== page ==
This Friday evening is the start of the weeklong Sukkot celebration. On the surface this is Judaism’s version of Thanksgiving, but it is so much more. Here are some interesting insights into the holy day.
1. According to tradition, Sukkot will be the only holy day celebrated in the Messianic Age.
2. While we are told that the sukkah represents the tents in which our ancestors dwelt while wandering in the Sinai, this is clearly nonsense. We dwelt in tents, not booths, and if Sukkot were really a reminder of Sinai we would spend the week in tents. The sukkah is in fact reminiscent of the temporary shelters used during the autumn harvest in which both harvest and harvesters took shelter.
3. The sukkah must be flimsy, temporary, and open to the elements. Why? Because the sukkah teaches us that there is no shelter from the storms of life. There is nothing we can build that will protect us from life’s catastrophes. Coming as it does on the heels of Yom Kippur and the notion that we have been written into the Book of Life, Sukkot is a huge slap of awakening. Being inscribed into the Book of Life has nothing to do with avoiding danger, sorrow, suffering, or death. Rather it means that whatever this year brings, you cannot escape it, and you are challenged to spend your time l’chayyim: promoting life, enjoying life’s gifts, and giving thanks for them.
4. The book of Leviticus tells us: “On the first day you shall take the product of hadar trees, branches of palm trees, boughs of leafy trees, and willows of the brook, and you shall rejoice before Adonai your God seven days” (Leviticus 23:40). This is the lulav that, together with the etrog (citron), we wave in all directions as an act of symbolic magic. The lulav represents the masculine energies of the universe. The etrog represents the feminine energies of the universe. We hold them together and symbolically seek to unify masculine and feminine within ourselves and among ourselves in a hieros gamos, a divine marriage of opposites. This is an affirmation of the unity of all opposites in, with, and as God, the source and substance of all reality.
5. The text we study during Sukkot is Ecclesiastes (Kohelet), one of the most challenging books of the Bible. Kohelet places doubt above faith, or rather it places doubt at the heart of true faith, and challenges us to live rightly without the crutch of imagining that we are thereby earning some reward. There is no reward. We do right because it is right. Kohelet teaches us how to live in a world of uncertainty. If Sukkot is the holy day of messianic times, Kohelet is the Torah of those times. The messianic age is not one in which all questioning stops and answers are provided, but the time when the deepest questioning begins and no answers are given. That is to say, when we live without knowing, we live with true faith, a faith that transcends mere belief.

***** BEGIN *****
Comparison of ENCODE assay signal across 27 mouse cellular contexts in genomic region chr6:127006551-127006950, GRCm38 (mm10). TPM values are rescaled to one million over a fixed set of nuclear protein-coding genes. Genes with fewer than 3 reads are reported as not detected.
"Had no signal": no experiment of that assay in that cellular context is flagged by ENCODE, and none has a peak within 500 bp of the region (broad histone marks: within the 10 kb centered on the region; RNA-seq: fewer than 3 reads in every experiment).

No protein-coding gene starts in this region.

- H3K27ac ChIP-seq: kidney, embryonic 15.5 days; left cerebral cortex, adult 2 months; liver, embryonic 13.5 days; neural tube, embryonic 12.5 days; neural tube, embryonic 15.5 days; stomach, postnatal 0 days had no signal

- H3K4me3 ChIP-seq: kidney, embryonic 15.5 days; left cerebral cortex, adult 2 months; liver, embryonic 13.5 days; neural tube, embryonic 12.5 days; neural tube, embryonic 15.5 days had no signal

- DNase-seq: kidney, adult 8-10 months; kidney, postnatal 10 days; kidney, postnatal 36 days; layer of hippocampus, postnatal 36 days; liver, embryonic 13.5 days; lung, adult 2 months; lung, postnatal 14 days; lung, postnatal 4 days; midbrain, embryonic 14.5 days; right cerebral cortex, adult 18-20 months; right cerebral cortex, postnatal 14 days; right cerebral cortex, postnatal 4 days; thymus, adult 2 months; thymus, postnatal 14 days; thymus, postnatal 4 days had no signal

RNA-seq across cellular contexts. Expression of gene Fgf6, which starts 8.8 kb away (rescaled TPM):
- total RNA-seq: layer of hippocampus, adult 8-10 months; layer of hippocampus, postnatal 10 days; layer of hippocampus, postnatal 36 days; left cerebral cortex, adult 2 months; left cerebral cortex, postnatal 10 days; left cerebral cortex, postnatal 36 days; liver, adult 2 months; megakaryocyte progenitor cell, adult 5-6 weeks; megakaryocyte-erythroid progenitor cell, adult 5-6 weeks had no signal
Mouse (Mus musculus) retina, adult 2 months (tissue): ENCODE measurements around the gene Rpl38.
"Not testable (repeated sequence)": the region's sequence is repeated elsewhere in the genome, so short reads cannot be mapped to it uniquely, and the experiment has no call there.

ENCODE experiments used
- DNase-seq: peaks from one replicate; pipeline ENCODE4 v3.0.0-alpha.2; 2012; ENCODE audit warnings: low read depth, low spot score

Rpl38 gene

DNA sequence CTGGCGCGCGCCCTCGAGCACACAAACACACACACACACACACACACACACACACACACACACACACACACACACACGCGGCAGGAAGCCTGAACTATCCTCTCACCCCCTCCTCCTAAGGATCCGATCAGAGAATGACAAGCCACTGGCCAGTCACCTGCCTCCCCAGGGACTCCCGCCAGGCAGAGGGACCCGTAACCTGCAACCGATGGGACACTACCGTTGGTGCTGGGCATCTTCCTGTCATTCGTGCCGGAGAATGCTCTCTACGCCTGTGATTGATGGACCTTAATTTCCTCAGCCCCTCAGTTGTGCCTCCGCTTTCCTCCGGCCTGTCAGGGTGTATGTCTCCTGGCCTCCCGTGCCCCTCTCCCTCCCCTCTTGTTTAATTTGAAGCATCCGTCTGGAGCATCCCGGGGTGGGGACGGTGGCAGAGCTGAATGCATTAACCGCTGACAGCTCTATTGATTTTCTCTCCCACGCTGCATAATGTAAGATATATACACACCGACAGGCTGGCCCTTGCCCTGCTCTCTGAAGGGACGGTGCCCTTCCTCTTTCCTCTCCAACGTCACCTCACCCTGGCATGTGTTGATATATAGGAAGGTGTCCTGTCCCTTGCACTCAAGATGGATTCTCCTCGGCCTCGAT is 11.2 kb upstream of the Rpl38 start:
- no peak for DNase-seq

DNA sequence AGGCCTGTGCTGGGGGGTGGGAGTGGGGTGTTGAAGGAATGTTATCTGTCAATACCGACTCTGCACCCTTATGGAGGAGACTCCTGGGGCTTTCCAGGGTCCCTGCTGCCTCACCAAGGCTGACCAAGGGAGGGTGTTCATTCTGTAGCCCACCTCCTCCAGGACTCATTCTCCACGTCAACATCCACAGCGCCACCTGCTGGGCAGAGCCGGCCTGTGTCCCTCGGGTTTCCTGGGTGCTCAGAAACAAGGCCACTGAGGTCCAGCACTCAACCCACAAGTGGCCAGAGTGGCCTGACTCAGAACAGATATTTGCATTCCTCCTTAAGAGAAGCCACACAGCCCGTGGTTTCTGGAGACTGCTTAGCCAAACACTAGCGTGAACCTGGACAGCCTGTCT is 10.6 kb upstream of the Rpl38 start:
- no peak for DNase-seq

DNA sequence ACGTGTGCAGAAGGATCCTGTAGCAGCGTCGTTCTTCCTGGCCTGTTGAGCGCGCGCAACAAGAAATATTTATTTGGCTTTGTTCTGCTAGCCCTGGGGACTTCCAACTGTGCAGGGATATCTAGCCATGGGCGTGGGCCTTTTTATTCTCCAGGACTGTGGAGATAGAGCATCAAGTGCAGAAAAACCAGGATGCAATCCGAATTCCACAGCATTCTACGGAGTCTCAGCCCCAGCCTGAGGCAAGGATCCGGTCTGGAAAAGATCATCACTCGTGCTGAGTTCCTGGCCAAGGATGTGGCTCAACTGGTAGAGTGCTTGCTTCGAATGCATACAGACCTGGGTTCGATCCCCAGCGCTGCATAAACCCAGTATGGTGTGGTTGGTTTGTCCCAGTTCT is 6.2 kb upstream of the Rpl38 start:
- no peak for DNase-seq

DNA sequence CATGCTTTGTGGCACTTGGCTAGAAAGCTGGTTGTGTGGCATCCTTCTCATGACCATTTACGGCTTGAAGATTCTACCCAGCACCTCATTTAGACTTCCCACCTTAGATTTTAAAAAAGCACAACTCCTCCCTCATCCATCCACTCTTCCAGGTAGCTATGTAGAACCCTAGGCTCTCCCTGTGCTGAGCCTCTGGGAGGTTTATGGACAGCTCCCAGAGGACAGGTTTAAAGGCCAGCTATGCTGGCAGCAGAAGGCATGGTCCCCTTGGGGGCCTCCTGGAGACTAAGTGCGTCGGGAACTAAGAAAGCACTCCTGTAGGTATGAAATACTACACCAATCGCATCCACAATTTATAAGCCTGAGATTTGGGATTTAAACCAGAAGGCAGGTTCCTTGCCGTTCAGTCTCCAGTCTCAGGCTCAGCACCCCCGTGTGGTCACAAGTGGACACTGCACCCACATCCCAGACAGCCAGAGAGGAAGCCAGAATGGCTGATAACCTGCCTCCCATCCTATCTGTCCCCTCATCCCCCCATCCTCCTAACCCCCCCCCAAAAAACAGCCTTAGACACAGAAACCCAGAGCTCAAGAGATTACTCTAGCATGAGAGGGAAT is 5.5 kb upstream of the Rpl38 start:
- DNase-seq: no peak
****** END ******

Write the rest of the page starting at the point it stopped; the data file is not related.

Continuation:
6. Among the traditions of Sukkot is ushpizin inviting our ancestors into the Sukkah. Couple this with the practice of inviting friends to eat together in the sukkah and you begin to realize that the message of both Sukkot and Ecclesiastes is that friendship is the key to living well in a world of uncertainty. (See Ecclesiastes 4:12, the threefold cord of friendship).
Sukkot is a powerful holy day period. Don’t let the week go by without honoring it in some way. At the very least read Ecclesiastes. And, if you will pardon a moment of rank self-promotion, you might enjoy reading my version of the text called the Way of Solomon.
Hag Sameach Sukkot,
Wednesday, September 30, 2009
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Sukkot is my favorite Jewish holiday. The sukkah is now up, with flowers, sekhakh, vines and lights. We don't eat or sleep in it (cold! wet! cramped!), but it's a fine quiet place for seated meditation.
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